Featured Student

 

L. Fernando Pareja

L. Fernando Pareja

When I was a kid, little did I know that growing up close to the Caribbean Sea would set me up on a lifelong path of earth sciences and engineering; an experience marked by adventure, learning, and derring-do. My early inclinations towards history and oceanography were not incompatible in Cartagena, Colombia, where an urbanized bay was both an oceanographic laboratory and a living repository of stories from the times of Spanish galleons, pirates, and gas lanterns. The dynamics salt, freshwater, and sediment in this bay have changed over decades following the pulse of the growing city, and the complexity of the resulting human-ocean interactions motivated me to study Environmental Engineering at Universidad de los Andes in Bogota.

L. Fernando Pareja

My passion towards fluid mechanics and coastal problems grew stronger, and I was happy to attend a summer course in Saint Petersburg, Russia, prior to taking a consulting job back in my hometown where I helped solve a problem related to saltwater intrusion. While it was exciting to be part of that effort, I realized that I still had much to learn about the motions of earth’s fluids, so I went back to school in Mexico and then back again to Colombia to study Meteorology and Wave Dynamics.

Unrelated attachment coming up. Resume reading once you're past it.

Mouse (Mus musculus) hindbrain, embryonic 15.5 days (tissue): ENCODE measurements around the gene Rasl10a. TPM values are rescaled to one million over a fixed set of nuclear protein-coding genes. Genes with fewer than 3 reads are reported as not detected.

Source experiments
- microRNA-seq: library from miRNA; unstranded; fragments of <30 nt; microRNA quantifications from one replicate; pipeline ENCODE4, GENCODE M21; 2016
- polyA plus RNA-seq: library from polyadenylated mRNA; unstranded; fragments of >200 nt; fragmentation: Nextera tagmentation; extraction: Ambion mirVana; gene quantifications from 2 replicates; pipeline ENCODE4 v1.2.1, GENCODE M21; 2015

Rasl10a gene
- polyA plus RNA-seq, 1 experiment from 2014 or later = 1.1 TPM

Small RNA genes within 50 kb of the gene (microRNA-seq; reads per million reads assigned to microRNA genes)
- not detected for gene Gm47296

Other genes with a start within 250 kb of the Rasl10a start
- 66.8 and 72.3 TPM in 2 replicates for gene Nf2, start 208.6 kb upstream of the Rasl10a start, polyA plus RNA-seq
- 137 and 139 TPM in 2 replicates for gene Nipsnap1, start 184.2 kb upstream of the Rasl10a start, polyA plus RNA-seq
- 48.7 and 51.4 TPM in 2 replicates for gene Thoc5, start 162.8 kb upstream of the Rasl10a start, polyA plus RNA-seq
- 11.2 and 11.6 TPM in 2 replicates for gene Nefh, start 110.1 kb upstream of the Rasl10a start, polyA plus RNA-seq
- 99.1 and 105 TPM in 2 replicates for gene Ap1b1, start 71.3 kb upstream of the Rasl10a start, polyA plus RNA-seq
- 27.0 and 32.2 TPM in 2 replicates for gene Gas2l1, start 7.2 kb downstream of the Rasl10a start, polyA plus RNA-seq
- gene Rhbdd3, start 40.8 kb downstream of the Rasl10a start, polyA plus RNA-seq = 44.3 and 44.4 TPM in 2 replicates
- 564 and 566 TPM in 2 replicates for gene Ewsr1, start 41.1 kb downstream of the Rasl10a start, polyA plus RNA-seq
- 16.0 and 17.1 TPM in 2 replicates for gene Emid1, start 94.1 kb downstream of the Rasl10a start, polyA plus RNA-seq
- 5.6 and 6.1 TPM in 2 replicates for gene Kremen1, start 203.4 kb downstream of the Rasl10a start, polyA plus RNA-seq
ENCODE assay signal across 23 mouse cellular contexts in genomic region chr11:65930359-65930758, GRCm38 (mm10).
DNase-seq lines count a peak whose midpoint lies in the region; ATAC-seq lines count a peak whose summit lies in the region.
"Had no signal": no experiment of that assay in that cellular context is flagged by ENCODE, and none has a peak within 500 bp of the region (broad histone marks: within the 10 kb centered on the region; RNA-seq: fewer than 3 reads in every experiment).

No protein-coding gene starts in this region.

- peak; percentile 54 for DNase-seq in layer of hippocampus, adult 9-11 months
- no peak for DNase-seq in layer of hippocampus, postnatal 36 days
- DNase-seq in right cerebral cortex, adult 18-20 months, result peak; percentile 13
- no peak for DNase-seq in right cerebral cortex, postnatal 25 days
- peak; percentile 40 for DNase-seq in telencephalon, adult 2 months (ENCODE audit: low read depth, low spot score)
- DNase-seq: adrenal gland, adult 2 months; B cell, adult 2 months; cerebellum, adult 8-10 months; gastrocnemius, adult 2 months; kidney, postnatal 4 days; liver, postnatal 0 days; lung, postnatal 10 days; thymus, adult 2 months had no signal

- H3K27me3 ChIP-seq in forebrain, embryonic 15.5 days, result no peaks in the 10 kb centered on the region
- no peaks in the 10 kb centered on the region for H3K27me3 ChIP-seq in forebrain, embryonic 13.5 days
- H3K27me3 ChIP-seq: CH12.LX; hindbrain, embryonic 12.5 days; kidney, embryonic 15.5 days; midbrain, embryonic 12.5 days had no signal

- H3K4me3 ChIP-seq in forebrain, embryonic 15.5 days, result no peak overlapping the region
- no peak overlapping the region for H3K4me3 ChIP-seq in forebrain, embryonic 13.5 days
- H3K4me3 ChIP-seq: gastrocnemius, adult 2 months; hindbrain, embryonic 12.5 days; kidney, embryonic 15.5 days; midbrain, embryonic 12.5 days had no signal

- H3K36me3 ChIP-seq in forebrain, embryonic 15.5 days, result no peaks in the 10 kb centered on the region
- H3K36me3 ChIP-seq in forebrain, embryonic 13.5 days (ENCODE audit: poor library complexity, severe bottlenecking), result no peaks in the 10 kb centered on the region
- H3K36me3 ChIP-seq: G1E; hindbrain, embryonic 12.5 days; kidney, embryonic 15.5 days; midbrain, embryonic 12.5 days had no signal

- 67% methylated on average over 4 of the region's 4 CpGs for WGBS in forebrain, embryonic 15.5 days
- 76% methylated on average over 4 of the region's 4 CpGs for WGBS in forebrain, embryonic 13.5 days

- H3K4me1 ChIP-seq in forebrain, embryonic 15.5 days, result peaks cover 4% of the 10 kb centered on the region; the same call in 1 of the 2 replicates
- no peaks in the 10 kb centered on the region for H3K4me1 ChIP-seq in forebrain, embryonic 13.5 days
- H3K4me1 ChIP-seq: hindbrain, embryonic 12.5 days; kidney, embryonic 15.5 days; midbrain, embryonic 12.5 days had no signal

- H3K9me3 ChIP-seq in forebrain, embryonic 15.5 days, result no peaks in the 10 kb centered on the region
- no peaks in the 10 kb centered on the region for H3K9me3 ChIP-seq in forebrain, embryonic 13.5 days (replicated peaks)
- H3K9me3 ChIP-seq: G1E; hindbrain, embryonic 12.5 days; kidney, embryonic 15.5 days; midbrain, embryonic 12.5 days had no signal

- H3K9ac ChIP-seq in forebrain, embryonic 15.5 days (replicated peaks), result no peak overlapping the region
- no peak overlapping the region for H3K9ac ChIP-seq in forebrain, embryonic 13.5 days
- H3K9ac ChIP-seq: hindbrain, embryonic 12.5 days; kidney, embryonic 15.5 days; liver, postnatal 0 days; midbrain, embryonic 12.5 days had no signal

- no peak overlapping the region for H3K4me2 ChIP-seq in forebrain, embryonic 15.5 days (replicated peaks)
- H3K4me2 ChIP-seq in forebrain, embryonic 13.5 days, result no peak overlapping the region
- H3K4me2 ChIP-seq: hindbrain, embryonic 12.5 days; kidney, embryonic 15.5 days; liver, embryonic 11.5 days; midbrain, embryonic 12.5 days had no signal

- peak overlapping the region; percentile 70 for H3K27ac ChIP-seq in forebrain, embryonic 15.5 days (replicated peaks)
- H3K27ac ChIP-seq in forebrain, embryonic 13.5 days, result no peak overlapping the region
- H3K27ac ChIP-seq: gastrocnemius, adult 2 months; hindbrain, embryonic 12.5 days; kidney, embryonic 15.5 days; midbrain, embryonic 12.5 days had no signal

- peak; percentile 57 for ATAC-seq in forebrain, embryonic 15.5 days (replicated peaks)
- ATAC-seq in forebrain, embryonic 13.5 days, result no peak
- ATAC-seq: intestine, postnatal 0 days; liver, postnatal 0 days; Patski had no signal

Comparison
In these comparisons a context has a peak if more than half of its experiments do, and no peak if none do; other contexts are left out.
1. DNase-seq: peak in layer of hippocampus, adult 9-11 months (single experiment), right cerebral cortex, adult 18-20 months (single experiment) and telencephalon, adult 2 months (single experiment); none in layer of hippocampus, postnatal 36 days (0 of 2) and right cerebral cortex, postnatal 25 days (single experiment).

L. Fernando Pareja

The more I learned, the more I realized that I wanted to study estuaries in depth, and that’s when I came to Rutgers to work with Bob Chant and John Wilkin. Here at Rutgers I am lucky to combine history and oceanography, my two original passions, through the study of historical dredging and hydrodynamics in the Delaware Estuary. I like working on equations and modeling in the morning, and looking at archival records and microfilm in the afternoon. Being able to use advanced numerical tools in a project that helps people in coastal communities is the best part of my work. Right now, my main purpose is to apply oceanographic knowledge to help protect people and infrastructure from natural hazards, and to protect public health by understanding how pollutants move in coastal waters. Aside from work, I enjoy a low key lifestyle filled with art, literature, and long afternoon walks. I’m also a member of the US National Historical Society, which keeps me updated with the latest developments in this ‘other’ non-physics field. Cooking Caribbean food, non-fiction writing, and sea shanties are also on the list of things I enjoy.